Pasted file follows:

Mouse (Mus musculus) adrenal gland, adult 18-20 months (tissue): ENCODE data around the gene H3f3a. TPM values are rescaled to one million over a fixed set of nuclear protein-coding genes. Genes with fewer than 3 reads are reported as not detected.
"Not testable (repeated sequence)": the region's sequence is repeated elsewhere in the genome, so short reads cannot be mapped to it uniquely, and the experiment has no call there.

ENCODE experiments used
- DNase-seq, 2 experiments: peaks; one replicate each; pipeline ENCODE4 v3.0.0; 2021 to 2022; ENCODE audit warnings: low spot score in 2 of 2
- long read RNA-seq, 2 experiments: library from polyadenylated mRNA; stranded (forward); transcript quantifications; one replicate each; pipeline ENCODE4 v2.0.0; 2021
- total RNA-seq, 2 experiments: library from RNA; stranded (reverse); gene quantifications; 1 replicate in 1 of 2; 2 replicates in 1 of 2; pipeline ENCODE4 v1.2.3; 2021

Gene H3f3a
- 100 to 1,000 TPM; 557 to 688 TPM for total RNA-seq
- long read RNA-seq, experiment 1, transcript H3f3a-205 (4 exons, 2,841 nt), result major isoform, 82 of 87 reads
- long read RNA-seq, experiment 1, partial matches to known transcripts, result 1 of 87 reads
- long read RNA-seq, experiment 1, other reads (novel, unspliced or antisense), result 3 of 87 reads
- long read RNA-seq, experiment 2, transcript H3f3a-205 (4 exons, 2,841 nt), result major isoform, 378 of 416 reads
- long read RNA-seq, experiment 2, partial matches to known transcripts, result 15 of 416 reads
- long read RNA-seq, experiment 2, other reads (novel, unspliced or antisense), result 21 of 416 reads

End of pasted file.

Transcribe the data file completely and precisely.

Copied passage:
Mouse (Mus musculus) adrenal gland, adult 18-20 months (tissue): ENCODE data around the gene H3f3a. TPM values are rescaled to one million over a fixed set of nuclear protein-coding genes. Genes with fewer than 3 reads are reported as not detected.
"Not testable (repeated sequence)": the region's sequence is repeated elsewhere in the genome, so short reads cannot be mapped to it uniquely, and the experiment has no call there.

ENCODE experiments used
- DNase-seq, 2 experiments: peaks; one replicate each; pipeline ENCODE4 v3.0.0; 2021 to 2022; ENCODE audit warnings: low spot score in 2 of 2
- long read RNA-seq, 2 experiments: library from polyadenylated mRNA; stranded (forward); transcript quantifications; one replicate each; pipeline ENCODE4 v2.0.0; 2021
- total RNA-seq, 2 experiments: library from RNA; stranded (reverse); gene quantifications; 1 replicate in 1 of 2; 2 replicates in 1 of 2; pipeline ENCODE4 v1.2.3; 2021

Gene H3f3a
- 100 to 1,000 TPM; 557 to 688 TPM for total RNA-seq
- long read RNA-seq, experiment 1, transcript H3f3a-205 (4 exons, 2,841 nt), result major isoform, 82 of 87 reads
- long read RNA-seq, experiment 1, partial matches to known transcripts, result 1 of 87 reads
- long read RNA-seq, experiment 1, other reads (novel, unspliced or antisense), result 3 of 87 reads
- long read RNA-seq, experiment 2, transcript H3f3a-205 (4 exons, 2,841 nt), result major isoform, 378 of 416 reads
- long read RNA-seq, experiment 2, partial matches to known transcripts, result 15 of 416 reads
- long read RNA-seq, experiment 2, other reads (novel, unspliced or antisense), result 21 of 416 reads